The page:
High-performing countries achieve better secondary results by ensuring that primary pupils are not allowed to progress at different rates, according to the Government adviser heading the national curriculum review.
Tim Oates told The TES that the pattern had emerged during international research being conducted as part of the review.
"One of the things that shines out of the high-performing systems is that they do fewer things in greater depth and don't move on with a topic until everyone has 'got' it," Mr Oates said.
"It means that you focus on the level of understanding of all the kids in the group."
The approach contrasts with England's system where differing rates of primary progress are institutionally recognised through the various levels of SATs results.
Research from London University's Institute of Education this week found that one in six UK children has been streamed by ability by the age of seven.
But Mr Oates has found that some high-performing Asian systems go out of their way not to accentuate differences in ability at primary level.
"In (South) Korea they keep kids together as a group until secondary and at the same time ensure that each and every child can learn the core material," he said.
"If brighter kids master something earlier then they have (related) enrichment activities."
Hong Kong and Singapore use the same approach, which led to a "much faster progression in secondary school".
"Obviously there is an issue with those with specific learning difficulties and there is a potential problem in bright kids being bored," Mr Oates said. "The remedy appears to be the way in which the school manages these extension activities."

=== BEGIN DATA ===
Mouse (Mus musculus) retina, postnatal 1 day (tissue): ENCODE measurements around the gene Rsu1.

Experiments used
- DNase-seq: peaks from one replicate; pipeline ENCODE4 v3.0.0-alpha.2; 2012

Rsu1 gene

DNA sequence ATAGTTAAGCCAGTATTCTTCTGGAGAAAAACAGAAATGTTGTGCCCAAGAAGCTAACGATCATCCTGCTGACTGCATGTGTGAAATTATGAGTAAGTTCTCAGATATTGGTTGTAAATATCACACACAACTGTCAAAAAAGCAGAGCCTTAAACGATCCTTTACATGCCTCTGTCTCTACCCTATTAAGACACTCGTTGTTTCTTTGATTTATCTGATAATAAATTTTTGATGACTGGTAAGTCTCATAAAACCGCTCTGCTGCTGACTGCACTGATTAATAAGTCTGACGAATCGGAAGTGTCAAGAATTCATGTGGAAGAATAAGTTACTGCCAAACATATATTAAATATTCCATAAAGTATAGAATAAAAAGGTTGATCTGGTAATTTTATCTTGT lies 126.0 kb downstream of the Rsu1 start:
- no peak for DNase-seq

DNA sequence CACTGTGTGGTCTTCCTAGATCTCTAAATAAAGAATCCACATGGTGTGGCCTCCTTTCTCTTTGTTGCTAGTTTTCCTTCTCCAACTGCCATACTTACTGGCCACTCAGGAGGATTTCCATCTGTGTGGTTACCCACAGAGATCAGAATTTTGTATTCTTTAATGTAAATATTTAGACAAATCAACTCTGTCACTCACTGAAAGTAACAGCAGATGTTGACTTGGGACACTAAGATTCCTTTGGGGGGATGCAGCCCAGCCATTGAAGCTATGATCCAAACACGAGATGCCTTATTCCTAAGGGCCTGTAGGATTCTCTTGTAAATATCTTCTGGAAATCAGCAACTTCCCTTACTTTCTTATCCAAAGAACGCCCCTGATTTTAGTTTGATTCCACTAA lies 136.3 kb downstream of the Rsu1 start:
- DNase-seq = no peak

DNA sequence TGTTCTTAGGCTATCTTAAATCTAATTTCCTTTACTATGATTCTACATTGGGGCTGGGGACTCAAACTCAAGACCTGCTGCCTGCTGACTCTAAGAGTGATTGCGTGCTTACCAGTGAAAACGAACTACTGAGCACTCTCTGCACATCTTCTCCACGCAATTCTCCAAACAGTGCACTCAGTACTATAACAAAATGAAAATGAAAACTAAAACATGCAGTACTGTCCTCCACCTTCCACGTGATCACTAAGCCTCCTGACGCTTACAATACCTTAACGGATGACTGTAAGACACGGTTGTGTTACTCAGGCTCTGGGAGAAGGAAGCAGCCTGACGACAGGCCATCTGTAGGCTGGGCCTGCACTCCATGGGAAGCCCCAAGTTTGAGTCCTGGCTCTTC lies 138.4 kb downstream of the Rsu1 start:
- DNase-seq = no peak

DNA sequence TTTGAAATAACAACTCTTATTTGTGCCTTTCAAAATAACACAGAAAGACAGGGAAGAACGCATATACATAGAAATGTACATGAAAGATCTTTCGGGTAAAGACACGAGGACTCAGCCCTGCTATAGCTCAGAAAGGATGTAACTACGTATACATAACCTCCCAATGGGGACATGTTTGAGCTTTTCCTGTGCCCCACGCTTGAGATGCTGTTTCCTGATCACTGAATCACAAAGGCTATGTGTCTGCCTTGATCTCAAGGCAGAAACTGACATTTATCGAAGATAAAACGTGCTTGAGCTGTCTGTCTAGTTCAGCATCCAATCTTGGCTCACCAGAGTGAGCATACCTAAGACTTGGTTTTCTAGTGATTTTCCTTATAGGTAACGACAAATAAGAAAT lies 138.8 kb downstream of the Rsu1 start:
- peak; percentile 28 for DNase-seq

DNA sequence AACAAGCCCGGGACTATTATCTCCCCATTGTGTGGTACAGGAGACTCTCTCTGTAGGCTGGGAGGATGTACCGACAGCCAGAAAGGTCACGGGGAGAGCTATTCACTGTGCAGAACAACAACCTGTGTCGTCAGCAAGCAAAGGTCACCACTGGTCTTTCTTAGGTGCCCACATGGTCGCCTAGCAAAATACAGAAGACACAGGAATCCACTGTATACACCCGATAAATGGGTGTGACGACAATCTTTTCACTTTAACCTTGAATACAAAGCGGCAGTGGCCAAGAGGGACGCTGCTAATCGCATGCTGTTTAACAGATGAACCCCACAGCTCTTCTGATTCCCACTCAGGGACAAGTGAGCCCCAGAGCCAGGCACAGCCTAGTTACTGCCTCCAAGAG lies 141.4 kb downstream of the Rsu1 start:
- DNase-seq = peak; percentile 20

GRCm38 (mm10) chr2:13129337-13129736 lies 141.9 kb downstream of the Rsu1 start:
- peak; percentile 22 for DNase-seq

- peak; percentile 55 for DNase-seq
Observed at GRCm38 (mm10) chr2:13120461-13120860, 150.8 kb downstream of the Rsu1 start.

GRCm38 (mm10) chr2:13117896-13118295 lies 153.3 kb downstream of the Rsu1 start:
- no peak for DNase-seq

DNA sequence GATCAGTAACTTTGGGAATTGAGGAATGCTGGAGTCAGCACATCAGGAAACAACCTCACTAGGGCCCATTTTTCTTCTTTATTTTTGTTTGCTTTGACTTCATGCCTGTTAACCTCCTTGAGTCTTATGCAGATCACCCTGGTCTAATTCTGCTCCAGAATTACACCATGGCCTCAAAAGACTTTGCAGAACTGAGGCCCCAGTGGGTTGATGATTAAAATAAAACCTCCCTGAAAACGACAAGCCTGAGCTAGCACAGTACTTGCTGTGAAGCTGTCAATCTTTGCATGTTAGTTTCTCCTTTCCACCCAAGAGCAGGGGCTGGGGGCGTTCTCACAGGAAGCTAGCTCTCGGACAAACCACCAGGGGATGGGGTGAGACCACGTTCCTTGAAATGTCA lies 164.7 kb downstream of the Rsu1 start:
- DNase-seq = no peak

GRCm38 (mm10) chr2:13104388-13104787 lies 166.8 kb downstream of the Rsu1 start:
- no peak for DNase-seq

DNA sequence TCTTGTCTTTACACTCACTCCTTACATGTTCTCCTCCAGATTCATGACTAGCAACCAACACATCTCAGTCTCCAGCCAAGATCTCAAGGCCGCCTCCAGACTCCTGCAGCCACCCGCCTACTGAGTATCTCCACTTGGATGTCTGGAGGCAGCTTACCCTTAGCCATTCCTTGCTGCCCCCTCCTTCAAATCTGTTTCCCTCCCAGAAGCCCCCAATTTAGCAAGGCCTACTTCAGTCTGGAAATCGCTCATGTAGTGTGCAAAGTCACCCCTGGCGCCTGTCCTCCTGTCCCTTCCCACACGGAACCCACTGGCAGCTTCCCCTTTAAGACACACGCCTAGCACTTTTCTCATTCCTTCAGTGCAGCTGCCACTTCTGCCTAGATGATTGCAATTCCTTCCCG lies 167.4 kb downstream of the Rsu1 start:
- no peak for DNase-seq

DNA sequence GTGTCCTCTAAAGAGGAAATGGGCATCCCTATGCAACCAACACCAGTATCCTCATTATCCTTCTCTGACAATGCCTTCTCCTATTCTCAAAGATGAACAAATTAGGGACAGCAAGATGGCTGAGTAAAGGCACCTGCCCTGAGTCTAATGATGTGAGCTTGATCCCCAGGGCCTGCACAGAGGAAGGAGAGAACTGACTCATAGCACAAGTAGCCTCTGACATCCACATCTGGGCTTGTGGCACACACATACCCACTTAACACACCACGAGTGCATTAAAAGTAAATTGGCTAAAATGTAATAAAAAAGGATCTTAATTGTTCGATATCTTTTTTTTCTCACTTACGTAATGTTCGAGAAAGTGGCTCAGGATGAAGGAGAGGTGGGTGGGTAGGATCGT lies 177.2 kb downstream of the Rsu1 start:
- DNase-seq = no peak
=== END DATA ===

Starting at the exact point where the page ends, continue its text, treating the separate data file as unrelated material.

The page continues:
But John Bangs, senior research associate at Cambridge University and former NUT head of education, said the idea sounded "heavily constraining".
"I think it is antithetical to high standards for kids at the top," he said.
Mr Bangs said it was better for teachers to differentiate between pupils and "maintain the interest of all children in the classroom with a flexible approach to content".
The research the national curriculum review has looked at suggests that the Asian approach may transgress notions of high and low-ability pupils.
Teachers in these systems could "never quite predict which pupil will 'get it' first", Mr Oates said. With high levels of extra private tuition, the Asian systems may not be directly comparable with England.
But he said their emphasis on thorough understanding did challenge the trend here towards accelerating pupils with early exam entries.
Mr Oates made a distinction with US "grade retention" and French "redoublement" where pupils are held back a year if they do not pass their grade.
He said that research also suggested the practice left less able pupils vulnerable to bullying.
The national curriculum review does not have the remit to tell schools in England to take the Asian approach to progression. But if, as expected, it replaces key stages with a year by year structure, this could make it easier to introduce.
NOT RAINED OFF
Climate change could remain in the national curriculum as part of geography, The TES has learned.
It was widely reported this week that review leader Tim Oates (pictured) believed climate change should disappear from the national curriculum entirely.
But Mr Oates told The TES that his comments related specifically to science. He said that if geography was retained as a compulsory subject - a decision being taken this autumn - climate change would be included.
"If we have geography in, then clearly climate is a fundamental matter," he said. "Climate change is one thing, global warming - manmade - another. It is a very controversial debate."
For science, Mr Oates said the national curriculum should concentrate on the "fundamentals of scientific understanding and scientific literacy".
It should be up to schools to decide whether and how to teach climate change and other topics about the effect of scientific processes.